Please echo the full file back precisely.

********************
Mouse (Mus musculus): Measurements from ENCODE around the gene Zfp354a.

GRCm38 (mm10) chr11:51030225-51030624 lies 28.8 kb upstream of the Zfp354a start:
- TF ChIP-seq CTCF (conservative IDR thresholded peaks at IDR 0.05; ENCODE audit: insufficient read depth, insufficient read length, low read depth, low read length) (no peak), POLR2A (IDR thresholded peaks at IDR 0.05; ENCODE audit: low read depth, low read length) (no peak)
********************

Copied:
Mouse (Mus musculus): Measurements from ENCODE around the gene Zfp354a.

GRCm38 (mm10) chr11:51030225-51030624 lies 28.8 kb upstream of the Zfp354a start:
- TF ChIP-seq CTCF (conservative IDR thresholded peaks at IDR 0.05; ENCODE audit: insufficient read depth, insufficient read length, low read depth, low read length) (no peak), POLR2A (IDR thresholded peaks at IDR 0.05; ENCODE audit: low read depth, low read length) (no peak)